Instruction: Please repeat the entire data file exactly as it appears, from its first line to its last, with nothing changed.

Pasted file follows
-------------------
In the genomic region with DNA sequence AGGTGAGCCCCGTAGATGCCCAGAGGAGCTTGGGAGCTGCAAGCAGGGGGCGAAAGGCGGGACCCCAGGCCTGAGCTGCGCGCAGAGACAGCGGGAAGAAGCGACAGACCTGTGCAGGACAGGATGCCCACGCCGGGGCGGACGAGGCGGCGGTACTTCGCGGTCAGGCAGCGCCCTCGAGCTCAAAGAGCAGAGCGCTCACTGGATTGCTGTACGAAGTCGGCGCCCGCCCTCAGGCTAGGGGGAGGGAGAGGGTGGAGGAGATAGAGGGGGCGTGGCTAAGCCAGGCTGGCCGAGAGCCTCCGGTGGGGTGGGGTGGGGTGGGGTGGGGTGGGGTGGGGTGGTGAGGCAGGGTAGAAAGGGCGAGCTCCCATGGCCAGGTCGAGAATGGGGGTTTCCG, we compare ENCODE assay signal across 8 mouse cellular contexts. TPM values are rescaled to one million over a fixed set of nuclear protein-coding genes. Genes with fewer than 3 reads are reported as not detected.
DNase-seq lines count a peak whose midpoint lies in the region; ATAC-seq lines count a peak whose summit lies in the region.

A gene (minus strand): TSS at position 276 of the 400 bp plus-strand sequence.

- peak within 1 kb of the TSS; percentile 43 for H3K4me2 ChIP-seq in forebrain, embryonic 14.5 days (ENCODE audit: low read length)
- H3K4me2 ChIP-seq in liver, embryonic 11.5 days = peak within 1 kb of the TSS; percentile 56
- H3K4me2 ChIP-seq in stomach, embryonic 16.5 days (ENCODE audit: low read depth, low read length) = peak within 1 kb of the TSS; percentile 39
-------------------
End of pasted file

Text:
In the genomic region with DNA sequence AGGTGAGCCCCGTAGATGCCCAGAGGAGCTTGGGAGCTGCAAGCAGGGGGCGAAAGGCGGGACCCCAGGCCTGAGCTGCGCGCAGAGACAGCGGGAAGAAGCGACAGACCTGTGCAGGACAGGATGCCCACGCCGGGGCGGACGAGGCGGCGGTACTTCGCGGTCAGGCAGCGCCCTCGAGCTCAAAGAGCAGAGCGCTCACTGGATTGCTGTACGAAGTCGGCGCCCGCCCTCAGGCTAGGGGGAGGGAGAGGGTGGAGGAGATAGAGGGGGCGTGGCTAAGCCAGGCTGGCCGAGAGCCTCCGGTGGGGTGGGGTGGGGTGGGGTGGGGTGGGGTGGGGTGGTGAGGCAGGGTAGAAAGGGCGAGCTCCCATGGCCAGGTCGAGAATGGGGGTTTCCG, we compare ENCODE assay signal across 8 mouse cellular contexts. TPM values are rescaled to one million over a fixed set of nuclear protein-coding genes. Genes with fewer than 3 reads are reported as not detected.
DNase-seq lines count a peak whose midpoint lies in the region; ATAC-seq lines count a peak whose summit lies in the region.

A gene (minus strand): TSS at position 276 of the 400 bp plus-strand sequence.

- peak within 1 kb of the TSS; percentile 43 for H3K4me2 ChIP-seq in forebrain, embryonic 14.5 days (ENCODE audit: low read length)
- H3K4me2 ChIP-seq in liver, embryonic 11.5 days = peak within 1 kb of the TSS; percentile 56
- H3K4me2 ChIP-seq in stomach, embryonic 16.5 days (ENCODE audit: low read depth, low read length) = peak within 1 kb of the TSS; percentile 39